COVID-19: What should buyers and sellers know about the housing market?

Since prime minister Modi has extended the lockdown till May 3 amid the Coronavirus outbreak, homebuyers should brace for project delays while sellers should remain patient and avoid panic selling

Nations across the world are locking themselves down as their economies suffer while the unprecedented Coronavirus pandemic continues to claim more and more lives. The economic fallout of the outbreak would also result in a 2008-like recession, only a bigger one and more widespread, say experts. While the most important thing right now is to prevent and control community outbreak in a highly populated country like India, buyers or a seller in the real estate sector should brace for some sluggishness even when this is over.

What should home buyers know?

Project delays are imminent

Housing projects which were scheduled to be delivered in March and April will be delayed as the Prime Minister had announced on March 22, 2020, a three-week lockdown across India. While the government organisations are working with limited workforce, all private companies, construction firms have been shut for this time period. Moreover, the construction material which comes from different states and regions is not in stock. There are chances that the supply will become costlier in the near future due to shortage in the market.

Only extremely urgent cases are being picked up

Since the Supreme Court is only hearing the extremely urgent matters, there are less chances of any housing project-related case getting picked up during this tenure. Similarly, other legal platforms such as National Consumer Dispute Redressal Commission (NCDRC) and lower courts have been asked to take the Coronavirus threat seriously and work from home as much as possible.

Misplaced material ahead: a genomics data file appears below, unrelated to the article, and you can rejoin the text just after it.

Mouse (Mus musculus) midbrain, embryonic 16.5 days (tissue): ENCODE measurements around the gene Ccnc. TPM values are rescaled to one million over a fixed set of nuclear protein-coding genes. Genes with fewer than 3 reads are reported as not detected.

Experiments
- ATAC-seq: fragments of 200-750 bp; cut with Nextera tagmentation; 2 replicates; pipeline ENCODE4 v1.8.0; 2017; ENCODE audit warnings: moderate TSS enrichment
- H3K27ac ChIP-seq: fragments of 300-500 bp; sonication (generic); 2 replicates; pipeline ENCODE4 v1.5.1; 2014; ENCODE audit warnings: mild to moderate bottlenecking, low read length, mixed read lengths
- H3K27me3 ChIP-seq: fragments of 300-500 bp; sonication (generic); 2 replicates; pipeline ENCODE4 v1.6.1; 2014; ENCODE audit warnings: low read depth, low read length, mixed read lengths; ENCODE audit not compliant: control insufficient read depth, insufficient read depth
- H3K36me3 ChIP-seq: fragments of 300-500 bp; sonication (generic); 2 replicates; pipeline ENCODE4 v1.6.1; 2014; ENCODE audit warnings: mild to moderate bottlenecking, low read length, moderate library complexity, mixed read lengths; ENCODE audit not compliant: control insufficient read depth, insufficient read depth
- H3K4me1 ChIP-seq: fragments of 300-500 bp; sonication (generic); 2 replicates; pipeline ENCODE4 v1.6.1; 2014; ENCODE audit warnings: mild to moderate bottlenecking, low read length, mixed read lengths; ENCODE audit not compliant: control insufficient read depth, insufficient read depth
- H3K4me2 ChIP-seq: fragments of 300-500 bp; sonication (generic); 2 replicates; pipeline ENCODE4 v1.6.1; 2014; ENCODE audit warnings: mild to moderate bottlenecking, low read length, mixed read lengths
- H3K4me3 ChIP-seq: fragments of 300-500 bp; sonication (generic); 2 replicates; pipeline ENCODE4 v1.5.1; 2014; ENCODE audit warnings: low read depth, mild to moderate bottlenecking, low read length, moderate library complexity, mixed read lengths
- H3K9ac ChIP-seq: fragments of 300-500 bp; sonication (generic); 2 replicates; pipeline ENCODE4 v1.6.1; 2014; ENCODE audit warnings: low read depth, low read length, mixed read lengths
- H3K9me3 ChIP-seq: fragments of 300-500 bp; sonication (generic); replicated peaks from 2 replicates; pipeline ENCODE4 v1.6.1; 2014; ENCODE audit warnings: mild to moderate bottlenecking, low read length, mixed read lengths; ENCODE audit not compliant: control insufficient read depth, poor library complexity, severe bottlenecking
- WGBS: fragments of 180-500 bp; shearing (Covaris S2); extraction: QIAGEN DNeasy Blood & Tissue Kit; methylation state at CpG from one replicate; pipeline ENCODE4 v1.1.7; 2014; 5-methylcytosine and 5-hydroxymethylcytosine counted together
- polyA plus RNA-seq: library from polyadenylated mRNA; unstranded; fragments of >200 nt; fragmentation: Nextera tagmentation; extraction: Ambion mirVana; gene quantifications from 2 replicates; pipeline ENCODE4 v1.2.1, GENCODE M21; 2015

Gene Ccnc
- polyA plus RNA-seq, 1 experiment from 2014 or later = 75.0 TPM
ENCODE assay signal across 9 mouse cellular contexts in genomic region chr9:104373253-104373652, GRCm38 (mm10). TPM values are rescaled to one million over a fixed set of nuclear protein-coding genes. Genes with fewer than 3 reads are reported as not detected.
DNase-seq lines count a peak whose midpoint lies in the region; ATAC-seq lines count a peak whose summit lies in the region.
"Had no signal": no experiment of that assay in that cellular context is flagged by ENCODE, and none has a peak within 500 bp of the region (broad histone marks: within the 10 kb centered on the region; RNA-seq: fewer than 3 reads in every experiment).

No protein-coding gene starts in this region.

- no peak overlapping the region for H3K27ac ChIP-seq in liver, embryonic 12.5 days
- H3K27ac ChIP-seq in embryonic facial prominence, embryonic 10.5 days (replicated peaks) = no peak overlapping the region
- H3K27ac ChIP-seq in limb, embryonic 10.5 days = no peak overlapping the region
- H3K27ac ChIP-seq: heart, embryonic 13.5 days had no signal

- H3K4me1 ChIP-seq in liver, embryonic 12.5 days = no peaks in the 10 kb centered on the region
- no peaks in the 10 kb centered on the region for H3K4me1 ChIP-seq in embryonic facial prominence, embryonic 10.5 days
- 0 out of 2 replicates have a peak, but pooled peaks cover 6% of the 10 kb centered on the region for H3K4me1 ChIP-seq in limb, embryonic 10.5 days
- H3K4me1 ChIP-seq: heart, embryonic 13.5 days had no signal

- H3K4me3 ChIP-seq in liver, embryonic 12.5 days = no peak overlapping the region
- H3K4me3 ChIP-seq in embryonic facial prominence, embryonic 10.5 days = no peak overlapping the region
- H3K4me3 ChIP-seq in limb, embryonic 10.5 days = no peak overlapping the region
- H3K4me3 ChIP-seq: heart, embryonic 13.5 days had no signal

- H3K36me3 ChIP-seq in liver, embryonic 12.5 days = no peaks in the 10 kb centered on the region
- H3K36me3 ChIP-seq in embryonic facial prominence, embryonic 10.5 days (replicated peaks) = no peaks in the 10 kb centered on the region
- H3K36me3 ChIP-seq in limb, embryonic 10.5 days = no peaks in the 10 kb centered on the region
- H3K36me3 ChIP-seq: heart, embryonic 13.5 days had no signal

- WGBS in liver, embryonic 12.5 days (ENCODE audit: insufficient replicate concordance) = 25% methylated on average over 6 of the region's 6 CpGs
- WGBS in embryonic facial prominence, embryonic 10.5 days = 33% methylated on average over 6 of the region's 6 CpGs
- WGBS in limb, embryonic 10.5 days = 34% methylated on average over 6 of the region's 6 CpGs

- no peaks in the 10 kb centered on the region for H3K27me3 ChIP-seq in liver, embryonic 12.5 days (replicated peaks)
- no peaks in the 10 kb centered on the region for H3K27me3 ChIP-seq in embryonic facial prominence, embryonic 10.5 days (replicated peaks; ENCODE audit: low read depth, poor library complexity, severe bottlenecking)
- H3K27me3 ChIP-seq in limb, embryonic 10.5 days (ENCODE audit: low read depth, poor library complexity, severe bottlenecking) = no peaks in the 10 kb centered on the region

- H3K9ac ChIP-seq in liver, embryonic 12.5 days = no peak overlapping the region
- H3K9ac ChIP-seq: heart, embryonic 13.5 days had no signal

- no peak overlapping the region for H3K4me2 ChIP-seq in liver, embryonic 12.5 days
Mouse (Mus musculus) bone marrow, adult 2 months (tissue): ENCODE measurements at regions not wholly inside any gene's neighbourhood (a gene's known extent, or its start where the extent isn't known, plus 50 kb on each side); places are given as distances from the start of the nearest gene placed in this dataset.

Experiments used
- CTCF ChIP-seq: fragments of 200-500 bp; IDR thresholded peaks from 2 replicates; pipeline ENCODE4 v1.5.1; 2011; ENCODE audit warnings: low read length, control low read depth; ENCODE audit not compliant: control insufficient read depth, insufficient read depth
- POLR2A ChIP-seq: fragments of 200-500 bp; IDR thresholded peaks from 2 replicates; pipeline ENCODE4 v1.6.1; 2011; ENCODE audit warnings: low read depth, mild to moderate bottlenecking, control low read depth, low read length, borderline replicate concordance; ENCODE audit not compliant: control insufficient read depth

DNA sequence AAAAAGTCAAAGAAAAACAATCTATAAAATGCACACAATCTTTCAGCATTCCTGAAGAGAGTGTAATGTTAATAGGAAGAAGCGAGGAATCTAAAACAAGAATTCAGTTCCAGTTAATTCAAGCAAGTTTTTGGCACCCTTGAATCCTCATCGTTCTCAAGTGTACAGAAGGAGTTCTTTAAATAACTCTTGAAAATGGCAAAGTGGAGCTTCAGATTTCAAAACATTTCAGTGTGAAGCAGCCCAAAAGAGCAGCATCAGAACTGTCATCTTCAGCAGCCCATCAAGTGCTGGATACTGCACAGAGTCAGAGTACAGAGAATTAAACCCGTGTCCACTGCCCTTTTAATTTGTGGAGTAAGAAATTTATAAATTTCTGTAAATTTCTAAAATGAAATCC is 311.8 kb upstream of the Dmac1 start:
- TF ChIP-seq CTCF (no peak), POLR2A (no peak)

No new insolvency/bankruptcy pleas

For insolvency related cases, the finance minister has announced that the threshold for default under the Insolvency and Bankruptcy code has been increased to Rs 1 crore from Rs 1 lakh. Also, if the situation remains the same till April 2020, Sections 7, 9 and 10 of the code will be suspended for the period of six months. That means, any financial, operational creditors, lenders including homebuyers won’t be able to file fresh insolvency petitions against the developer if the project is delayed. For cases already with the Insolvency Bench, the National Company Law Tribunal is picking up only extremely urgent cases. This also means that for the next three weeks, there will be no movement on most of the real estate cases pending with NCLT.

You cannot move to your new home right now

So, even if the structure is ready and possession and occupancy certificate is already issued, you cannot move out right now as only essential services will be available during this time period and there is no surety that even after three-weeks, if this could get better or will it be extended.

EMI-holiday of 3 months

The RBI had on March 27, 2020 asked banks to charge no penalty for three months in case of delay in EMI payments. The non-payment will not result in your loan being termed non-performing either. If you are not able to make the payment because of liquidity issues for the time being, there is no need to panic.

Property prices aren’t going to fall or rise

If you are expecting property prices to fall because of less demand or rise due to expensive construction material, you should know there is less scope for the same. While this is a temporary period when the buying is almost stalled because of restrictions, tech companies are making use of virtual reality and augmented reality to make the most of it and luring tech-savvy homebuyers. For investors, this prolonged period of lockdown might affect their liquidity due to which real estate investments will take a hit.